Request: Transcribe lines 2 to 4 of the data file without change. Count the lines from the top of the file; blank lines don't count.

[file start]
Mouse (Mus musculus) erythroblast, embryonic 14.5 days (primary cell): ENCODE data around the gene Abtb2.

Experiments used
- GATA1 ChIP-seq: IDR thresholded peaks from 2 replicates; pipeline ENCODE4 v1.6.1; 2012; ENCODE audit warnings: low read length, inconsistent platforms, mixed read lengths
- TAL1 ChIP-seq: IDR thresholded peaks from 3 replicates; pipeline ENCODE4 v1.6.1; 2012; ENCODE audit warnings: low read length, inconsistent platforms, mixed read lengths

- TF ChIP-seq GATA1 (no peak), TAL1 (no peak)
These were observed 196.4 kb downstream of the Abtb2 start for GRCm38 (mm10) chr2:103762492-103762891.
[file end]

Experiments used
- GATA1 ChIP-seq: IDR thresholded peaks from 2 replicates; pipeline ENCODE4 v1.6.1; 2012; ENCODE audit warnings: low read length, inconsistent platforms, mixed read lengths
- TAL1 ChIP-seq: IDR thresholded peaks from 3 replicates; pipeline ENCODE4 v1.6.1; 2012; ENCODE audit warnings: low read length, inconsistent platforms, mixed read lengths